ByteBuffer[] outputBuffers = codec.getOutputBuffers();

                                int inputBufferIndex = codec.dequeueInputBuffer(-2);
                                if(inputBufferIndex >= 0){
                                    // Fill in the bitmap bytes
                                    // inputBuffers[inputBufferIndex].
                                    ByteArrayOutputStream baos = new ByteArrayOutputStream();
                                    rootView.getDrawingCache().compress(CompressFormat.JPEG, 80, baos);

                                    codec.queueInputBuffer(inputBufferIndex, 0, inputBuffers[inputBufferIndex].capacity(), presentationTime, MediaCodec.BUFFER_FLAG_CODEC_CONFIG);
                                    presentationTime += 100;

                                BufferInfo info = new BufferInfo();
                                int outputBufferIndex = codec.dequeueOutputBuffer(info, -2);
                                if(outputBufferIndex >= 0){
                                    // Write the bytes to file
                                    byte[] array = outputBuffers[outputBufferIndex].array(); // THIS THORWS AN EXCEPTION. WHAT IS THE CONTRACT TO DEAL WITH ByteBuffer in this code?
                                    if(array != null){

                                    codec.releaseOutputBuffer(outputBufferIndex, false);
                                } else if(outputBufferIndex == MediaCodec.INFO_OUTPUT_BUFFERS_CHANGED){
                                    outputBuffers = codec.getOutputBuffers();
                                } else if(outputBufferIndex == MediaCodec.INFO_OUTPUT_FORMAT_CHANGED){
                                    // codec format is changed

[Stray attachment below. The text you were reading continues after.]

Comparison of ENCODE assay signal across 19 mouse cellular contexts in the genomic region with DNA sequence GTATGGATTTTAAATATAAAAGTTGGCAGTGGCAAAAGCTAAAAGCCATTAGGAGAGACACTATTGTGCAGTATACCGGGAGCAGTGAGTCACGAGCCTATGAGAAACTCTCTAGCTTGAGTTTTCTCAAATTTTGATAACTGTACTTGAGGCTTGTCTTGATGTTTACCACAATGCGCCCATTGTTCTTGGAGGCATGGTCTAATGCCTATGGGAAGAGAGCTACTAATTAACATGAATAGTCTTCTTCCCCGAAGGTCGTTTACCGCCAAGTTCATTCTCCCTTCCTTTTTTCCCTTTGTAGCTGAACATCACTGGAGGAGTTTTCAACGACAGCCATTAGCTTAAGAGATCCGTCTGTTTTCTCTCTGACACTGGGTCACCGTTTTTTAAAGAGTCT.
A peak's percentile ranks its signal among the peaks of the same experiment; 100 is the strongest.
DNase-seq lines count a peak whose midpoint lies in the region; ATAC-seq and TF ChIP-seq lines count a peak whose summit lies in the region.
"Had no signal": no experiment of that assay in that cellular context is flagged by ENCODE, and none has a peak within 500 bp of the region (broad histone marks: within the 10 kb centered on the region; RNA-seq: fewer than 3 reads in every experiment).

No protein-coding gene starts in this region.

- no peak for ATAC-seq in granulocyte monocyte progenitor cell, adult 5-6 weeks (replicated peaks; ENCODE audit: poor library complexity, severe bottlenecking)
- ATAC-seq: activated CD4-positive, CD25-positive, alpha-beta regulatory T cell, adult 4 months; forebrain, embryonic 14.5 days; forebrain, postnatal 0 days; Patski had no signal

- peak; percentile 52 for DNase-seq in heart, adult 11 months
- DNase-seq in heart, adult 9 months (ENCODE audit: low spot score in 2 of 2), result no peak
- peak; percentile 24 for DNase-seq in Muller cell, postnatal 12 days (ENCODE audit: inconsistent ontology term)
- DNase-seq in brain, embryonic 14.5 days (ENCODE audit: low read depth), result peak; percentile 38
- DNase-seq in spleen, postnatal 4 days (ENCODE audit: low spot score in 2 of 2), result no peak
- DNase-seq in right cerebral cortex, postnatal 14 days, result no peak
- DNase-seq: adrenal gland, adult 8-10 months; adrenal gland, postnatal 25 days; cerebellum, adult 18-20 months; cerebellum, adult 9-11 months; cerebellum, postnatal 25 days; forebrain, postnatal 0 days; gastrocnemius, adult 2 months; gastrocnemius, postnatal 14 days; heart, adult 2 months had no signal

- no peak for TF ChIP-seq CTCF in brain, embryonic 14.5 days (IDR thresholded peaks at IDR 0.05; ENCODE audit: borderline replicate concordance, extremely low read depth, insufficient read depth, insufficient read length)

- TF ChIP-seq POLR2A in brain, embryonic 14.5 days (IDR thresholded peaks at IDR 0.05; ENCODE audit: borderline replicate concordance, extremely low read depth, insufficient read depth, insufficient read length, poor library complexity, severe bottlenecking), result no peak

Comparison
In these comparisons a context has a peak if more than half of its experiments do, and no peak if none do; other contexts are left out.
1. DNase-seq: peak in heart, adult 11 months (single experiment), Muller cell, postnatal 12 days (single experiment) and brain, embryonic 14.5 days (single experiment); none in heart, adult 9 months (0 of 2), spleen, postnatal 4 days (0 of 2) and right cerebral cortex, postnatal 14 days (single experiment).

MediaFormat format = codec.getOutputFormat();

                            }catch(Throwable th){
                                Log.e("OUT", th.getMessage(), th);

                        codec = null;

                    }catch(Throwable th){
                        Log.e("OUT", th.getMessage(), th);

                }catch(Throwable th){
                    Log.e("OUT", th.getMessage(), th);

        public void stop(){
            this.running = false;

The exact layout of the ByteBuffer is determined by the codec for the input format you've chosen. Not all devices support all possible input formats (e.g. some AVC encoders require planar 420 YUV, others require semi-planar). Older versions of Android (<= API 17) didn't really provide a portable way to software-generate video frames for MediaCodec.

In Android 4.3 (API 18), you have two options. First, MediaCodec now accepts input from a Surface, which means anything you can draw with OpenGL ES can be recorded as a movie. See, for example, the EncodeAndMuxTest sample.

Second, you still have the option of using software-generated YUV 420 buffers, but now they're more likely to work because there are CTS tests that exercise them. You still have to do runtime detection of planar or semi-planar, but there's really only two layouts. See the buffer-to-buffer variants of the EncodeDecodeTest for an example.